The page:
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They issue forth, steel bows and shafts their arms,
Of equal dread in flight or in pursuit ;

All horsemen, in which fight they most excel:
See how in warlike muster they appear,

In rhombs, and wedges, and half-moons, and wings.

He look'd, and saw what numbers numberless 310
The city gates outpour'd, light armed troops
In coats of mail and military pride;

In mail their horses clad, yet fleet and strong,
Prancing their riders bore, the flower and choice
Of many provinces from bound to bound;
From Arachosia, from Candaor east,
And Margiana to the Hyrcanian cliffs

306 flight] Lucan. Phars. i. 229,

'Missa Parthi post terga sagitta.'



309 wedges and half-moons] Virgil mentions the 'wedge; Æn. xii. 457. densi cuneis se quisque coactis agglomerant :' and Stat. Theb. v. 145, the half-moon; lunatumque putes agmen descendere.' Dunster.

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310 numbers numberless] For this expression (which was very common in old English Poets anterior to Milton) See Peele's Works, by Dyce, sec. ed. 1829, vol. i. p. 227. A number numberless, appointed well

For tournament.'

and Heywood's Troy, p. 203.

911 gates] Virg. Æn. xii. 121,


Agmina se fundunt portis.'


914 Prancing] Compare the description in Heliodori Æthiop.

lib. iii. p. 175. ed. Mitscherlich.

Of Caucasus, and dark Iberian dales,
From Atropatia and the neighbouring plains
Of Adiabene, Media, and the south
Of Susiana, to Balsara's haven.

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He saw them in their forms of battel rang'd, How quick they wheel'd, and flying behind them shot

Sharp sleet of arrowy showers against the face
Of their pursuers, and overcame by flight;
The field all iron cast a gleaming brown :
Nor wanted clouds of foot, nor on each horn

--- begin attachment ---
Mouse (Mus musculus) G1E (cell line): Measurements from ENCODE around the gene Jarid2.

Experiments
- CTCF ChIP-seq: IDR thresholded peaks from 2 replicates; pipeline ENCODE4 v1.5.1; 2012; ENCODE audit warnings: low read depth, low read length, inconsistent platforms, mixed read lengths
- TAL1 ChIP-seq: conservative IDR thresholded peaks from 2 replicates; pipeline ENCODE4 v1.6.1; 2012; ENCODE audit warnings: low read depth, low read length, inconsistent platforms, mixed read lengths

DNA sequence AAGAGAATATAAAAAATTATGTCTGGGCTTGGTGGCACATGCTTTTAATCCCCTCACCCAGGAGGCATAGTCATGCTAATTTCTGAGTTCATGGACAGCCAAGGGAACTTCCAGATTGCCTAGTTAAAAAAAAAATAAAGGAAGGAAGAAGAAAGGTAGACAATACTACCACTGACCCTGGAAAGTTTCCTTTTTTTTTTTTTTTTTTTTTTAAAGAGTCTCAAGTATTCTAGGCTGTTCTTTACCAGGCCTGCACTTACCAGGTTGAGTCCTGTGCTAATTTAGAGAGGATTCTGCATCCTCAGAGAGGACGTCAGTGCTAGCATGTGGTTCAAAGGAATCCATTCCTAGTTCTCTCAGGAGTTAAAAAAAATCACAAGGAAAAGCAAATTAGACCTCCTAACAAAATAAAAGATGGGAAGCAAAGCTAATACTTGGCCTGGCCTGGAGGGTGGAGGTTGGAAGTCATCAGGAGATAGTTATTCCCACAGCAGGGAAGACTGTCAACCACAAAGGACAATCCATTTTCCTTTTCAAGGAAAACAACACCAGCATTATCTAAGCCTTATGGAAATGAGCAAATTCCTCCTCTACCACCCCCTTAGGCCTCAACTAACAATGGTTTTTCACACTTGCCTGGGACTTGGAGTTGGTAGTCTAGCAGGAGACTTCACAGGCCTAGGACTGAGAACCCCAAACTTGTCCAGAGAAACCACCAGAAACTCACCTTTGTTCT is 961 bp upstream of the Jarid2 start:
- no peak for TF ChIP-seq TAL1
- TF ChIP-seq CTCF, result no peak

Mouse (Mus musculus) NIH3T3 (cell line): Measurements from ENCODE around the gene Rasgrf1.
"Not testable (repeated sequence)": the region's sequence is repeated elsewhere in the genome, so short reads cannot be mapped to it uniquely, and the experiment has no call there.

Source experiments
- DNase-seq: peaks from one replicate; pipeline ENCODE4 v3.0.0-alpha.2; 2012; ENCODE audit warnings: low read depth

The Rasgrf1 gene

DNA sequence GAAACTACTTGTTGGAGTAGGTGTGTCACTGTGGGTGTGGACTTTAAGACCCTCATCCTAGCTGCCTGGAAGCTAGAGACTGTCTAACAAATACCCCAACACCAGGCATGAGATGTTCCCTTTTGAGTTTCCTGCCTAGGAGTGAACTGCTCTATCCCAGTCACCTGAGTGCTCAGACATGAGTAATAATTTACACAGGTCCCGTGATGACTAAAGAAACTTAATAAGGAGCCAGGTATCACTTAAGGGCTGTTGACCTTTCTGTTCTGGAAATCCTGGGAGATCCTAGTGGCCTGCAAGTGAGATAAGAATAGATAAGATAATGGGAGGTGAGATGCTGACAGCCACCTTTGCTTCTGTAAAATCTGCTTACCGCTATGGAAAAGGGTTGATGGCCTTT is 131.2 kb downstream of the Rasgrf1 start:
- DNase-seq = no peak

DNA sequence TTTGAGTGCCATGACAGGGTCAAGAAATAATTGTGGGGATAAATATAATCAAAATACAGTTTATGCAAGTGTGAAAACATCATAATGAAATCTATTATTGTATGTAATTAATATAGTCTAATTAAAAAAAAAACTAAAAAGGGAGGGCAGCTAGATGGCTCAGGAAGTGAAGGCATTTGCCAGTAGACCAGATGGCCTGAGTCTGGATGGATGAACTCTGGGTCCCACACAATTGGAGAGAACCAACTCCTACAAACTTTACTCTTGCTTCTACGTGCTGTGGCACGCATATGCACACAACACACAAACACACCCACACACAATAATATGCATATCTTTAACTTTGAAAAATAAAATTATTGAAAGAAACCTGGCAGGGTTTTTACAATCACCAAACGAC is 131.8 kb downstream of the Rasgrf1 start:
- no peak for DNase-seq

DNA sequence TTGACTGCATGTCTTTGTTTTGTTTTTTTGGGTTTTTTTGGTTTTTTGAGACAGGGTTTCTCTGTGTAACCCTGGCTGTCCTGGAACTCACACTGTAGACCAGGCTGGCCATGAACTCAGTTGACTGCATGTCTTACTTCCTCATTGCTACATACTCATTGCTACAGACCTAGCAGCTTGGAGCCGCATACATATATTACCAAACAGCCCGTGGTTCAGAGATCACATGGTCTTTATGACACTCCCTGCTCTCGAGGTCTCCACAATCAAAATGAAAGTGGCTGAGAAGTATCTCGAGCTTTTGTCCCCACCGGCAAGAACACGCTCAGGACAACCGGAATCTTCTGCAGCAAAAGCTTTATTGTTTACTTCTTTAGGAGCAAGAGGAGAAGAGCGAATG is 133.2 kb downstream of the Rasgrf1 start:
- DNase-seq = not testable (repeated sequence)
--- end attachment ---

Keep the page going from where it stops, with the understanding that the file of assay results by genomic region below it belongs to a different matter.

Cuirassiers all in steel for standing fight,
Chariots or elephants endors'd with towers
Of archers, nor of labouring pioneers
A multitude with spades and axes arm'd
To lay hills plain, fell woods, or valleys fill,
Or, where plain was raise hill, or overlay
With bridges rivers proud, as with a yoke;
Mules after these, camels, and dromedaries,
And waggons fraught with utensils of war.

54_arrowy] Æn. xii. 284.



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'Tempestas telorum, ac ferreus ingruit imber.' Dunster. 326 brown] Euripidis Phæn. 296.

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329 endors'd] B. Jonson's Epig. to W. Earl of Newcastle :

Nay, so your seat his beauties did endorse,

As I began to wish myself a horse.'

334 yoke] Eschyli Persæ, 71


Ζυγὸν ἀμφιβαλῶν αυχενί πόντου. Thyer.

Such forces met not, nor so wide a camp,
When Agrican with all his northern powers
Besieg'd Albracca, as romances tell,

The city of Gallaphrone, from thence to win
The fairest of her sex Angelica


His daughter, sought by many prowest knights,
Both Paynim, and the peers of Charlemain.
Such and so numerous was their chivalry;
At sight whereof the fiend yet more presum❜d,
And to our Saviour thus his words renew'd.